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The FTC, Bloggers and Disclosure

It’s been nearly 30 years since the Federal Trade Commission  updated its guidelines for marketers and advertisers, and  the agency is looking at revising the guidelines so that those who promote or review products follow the laws governing truth in advertising. The new rules are designed to bring greater truth and disclosure to blogs, TV ads relying on testimonials and social media.

The updated guide has garnered the most press for its ruling that bloggers can be fined up to $11,000 if they don’t disclose that they got cash or products for posting a testimonial. While most bloggers and respected word-of-mouth marketing firms have required this disclosure, the ruling and its large penalty should help consumers trust online reviews. — Josh Smith in Results aren’t typical: FTC bringing truth to testimonials

The main concern is “transparency” ie. bloggers clearly declaring their relationship with their sponsors, and disclosing to their readers that they were compensated for the review when they are in receipt of a free product in exchange for their testimonial, or received some other kind of benefit.

As of December 1, the Federal Trade Commission is going to require bloggers, and prominent tweeters and Facebook types to disclose any paid endorsements to their followers, online friends and readers. These new rules have the potential to change everyone’s online habits. Here’s what you need to know –FTC’s New Rules for Bloggers: A Quick Guide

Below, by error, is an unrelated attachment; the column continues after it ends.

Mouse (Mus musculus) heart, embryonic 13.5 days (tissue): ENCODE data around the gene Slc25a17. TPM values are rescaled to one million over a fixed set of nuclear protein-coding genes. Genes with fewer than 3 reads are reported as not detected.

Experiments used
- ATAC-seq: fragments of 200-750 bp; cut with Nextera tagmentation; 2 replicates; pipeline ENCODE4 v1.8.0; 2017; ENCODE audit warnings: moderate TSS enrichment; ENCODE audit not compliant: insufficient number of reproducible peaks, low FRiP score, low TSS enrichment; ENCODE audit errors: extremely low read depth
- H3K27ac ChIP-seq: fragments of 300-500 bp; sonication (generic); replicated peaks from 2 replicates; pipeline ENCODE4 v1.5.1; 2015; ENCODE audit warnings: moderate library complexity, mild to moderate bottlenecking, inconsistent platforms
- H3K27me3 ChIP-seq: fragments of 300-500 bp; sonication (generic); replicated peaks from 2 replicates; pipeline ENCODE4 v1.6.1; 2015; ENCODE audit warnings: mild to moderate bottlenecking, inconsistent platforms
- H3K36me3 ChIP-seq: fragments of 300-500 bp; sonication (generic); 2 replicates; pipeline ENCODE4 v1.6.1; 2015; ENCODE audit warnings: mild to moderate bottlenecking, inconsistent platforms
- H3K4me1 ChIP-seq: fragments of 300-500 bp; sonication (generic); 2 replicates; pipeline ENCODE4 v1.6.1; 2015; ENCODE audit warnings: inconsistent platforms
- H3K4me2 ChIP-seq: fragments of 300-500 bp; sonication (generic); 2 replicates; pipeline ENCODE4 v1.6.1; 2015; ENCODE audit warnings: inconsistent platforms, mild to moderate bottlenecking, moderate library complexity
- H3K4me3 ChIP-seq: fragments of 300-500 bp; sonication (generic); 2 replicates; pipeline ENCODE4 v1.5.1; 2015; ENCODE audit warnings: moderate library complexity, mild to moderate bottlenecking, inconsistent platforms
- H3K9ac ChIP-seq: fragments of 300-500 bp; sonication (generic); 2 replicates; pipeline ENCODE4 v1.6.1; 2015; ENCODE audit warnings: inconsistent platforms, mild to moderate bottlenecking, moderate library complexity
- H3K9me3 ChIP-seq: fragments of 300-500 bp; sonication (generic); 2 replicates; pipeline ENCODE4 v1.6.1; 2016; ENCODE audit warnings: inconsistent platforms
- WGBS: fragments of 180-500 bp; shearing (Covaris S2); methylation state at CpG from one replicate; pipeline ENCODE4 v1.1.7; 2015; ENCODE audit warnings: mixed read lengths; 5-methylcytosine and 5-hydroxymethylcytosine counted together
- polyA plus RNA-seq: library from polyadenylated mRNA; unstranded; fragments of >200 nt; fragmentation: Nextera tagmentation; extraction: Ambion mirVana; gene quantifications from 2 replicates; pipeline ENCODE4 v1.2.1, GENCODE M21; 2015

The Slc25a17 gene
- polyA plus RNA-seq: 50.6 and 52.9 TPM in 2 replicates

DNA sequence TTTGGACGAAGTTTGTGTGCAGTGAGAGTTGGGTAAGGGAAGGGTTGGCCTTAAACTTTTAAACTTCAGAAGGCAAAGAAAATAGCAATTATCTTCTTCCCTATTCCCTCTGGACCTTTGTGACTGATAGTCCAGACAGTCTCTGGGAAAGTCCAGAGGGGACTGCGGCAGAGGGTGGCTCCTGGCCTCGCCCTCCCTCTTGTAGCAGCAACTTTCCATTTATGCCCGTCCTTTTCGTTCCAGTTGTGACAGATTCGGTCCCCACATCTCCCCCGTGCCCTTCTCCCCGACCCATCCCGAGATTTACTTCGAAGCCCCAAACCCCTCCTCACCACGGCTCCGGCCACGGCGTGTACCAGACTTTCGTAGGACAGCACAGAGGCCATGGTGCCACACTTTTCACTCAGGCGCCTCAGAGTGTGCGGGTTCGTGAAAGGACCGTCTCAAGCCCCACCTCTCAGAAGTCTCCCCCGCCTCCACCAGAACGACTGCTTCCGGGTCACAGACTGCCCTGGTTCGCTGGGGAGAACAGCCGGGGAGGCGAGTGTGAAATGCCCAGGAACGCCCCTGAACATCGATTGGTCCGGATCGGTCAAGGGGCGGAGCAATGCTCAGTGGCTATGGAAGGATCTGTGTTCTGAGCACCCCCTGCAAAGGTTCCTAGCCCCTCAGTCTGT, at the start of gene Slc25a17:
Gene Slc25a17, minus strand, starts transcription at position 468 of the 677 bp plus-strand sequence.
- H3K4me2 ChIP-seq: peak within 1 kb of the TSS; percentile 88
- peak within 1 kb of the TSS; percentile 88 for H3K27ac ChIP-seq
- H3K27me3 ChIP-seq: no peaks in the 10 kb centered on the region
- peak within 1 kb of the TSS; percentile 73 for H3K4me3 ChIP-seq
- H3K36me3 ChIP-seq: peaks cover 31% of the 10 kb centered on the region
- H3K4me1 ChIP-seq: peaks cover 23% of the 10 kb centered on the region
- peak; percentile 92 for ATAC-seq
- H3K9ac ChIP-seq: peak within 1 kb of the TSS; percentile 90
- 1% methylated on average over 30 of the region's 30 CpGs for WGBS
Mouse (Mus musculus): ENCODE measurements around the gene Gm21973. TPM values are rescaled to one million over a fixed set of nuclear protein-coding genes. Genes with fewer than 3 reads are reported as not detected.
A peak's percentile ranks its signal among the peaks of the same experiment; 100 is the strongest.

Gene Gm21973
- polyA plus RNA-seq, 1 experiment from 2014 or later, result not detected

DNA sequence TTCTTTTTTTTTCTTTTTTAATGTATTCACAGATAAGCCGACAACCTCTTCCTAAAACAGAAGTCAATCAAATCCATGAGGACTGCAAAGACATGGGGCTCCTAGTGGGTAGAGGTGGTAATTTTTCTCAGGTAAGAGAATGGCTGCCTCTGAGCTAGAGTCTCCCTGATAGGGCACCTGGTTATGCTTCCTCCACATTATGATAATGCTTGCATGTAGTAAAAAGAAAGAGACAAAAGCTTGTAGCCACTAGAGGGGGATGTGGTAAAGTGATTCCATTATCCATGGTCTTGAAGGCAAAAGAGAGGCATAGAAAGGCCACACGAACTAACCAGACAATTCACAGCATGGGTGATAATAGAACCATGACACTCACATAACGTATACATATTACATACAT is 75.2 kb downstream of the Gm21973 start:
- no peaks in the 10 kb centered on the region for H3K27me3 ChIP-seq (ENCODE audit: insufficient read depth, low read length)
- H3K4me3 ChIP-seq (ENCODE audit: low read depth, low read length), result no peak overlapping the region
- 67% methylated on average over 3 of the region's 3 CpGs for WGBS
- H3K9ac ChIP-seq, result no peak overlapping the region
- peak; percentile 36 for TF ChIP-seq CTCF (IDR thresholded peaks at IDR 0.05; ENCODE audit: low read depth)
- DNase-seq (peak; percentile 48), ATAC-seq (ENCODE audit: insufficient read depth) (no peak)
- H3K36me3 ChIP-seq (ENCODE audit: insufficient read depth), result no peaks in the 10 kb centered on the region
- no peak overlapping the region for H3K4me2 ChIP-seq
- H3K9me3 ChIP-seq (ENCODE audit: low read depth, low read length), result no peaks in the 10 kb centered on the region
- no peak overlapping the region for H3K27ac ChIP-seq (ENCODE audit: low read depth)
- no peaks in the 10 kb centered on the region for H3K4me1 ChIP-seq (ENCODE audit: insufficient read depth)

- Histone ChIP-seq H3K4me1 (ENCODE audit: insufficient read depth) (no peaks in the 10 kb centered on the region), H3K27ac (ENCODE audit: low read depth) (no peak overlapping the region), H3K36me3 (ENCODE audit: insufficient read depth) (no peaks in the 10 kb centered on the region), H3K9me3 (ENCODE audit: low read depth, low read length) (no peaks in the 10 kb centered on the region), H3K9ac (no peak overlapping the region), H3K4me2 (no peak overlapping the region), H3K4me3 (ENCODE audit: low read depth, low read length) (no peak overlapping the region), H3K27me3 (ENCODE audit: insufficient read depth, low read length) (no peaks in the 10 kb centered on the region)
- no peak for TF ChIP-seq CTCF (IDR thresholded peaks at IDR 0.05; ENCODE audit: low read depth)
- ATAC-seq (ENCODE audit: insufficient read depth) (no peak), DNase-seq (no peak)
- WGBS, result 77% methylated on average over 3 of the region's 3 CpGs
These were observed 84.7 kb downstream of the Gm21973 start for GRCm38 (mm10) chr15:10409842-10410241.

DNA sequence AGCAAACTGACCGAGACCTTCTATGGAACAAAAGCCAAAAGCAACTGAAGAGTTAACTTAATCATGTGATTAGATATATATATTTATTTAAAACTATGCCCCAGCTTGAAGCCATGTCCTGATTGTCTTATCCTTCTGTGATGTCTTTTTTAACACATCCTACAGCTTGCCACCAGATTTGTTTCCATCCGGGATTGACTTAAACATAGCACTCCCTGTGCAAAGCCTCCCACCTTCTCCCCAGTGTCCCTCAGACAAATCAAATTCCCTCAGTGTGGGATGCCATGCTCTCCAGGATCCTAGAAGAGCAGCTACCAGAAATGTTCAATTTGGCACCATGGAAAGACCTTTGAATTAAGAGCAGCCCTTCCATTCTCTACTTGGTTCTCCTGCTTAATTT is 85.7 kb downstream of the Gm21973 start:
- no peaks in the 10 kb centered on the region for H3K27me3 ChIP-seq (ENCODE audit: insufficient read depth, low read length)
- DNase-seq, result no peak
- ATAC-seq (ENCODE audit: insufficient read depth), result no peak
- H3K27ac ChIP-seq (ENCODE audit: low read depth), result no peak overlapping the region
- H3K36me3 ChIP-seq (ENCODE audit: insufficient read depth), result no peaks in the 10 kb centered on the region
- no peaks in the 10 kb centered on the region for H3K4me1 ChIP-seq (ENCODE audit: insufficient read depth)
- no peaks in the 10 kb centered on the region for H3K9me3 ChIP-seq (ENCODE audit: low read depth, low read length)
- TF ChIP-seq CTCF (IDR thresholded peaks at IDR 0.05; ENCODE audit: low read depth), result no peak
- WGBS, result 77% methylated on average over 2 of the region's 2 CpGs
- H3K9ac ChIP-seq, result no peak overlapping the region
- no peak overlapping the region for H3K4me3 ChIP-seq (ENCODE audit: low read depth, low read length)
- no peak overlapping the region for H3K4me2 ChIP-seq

The FTC 81 page download on their web site outlines the new rule changes and examples that describe your obligations.

Blogger Disclosure – You can generate your own disclosure policy free of charge at

4 thoughts on “The FTC, Bloggers and Disclosure

  1. Hi Timethief,

    Have just found this post about the FTC Rules.

    Do these rules apply to adsense or amazon ads on a blog? Would it be best to put a disclaimer on a blog anyway?

    Love your site.

    Many thanks for any help.

    • I believe adsense is obvious advertising but participation in affiliate schemes may not be. It’s easy to create a disclosure statement for any cash or kind benefits received for endorsements, testimonials, and/or reviews that are not obvious. The bottom line here is transparency.

  2. timetheif, I came here expecting you are blogging about this and I found what I want so thanks so much. I don’t think I am wrong if I said you’ve retouching your theme so congrats :D

    • Hi Hicham
      Thanks for the visit. I’m so glad you found what you were looking for. IMHO the guidelines make sense. I’d like to see disclaimer statements on all blogs where the blogger is being recompensed in either cash or kind for their reviews.

      Your are right about my retouching this theme. It has several built in options for customization such as changing background colors, links colors, border colors and using an Alert box if you wish, it also allows for custom headers too, and I’ve been using them all from time to time.

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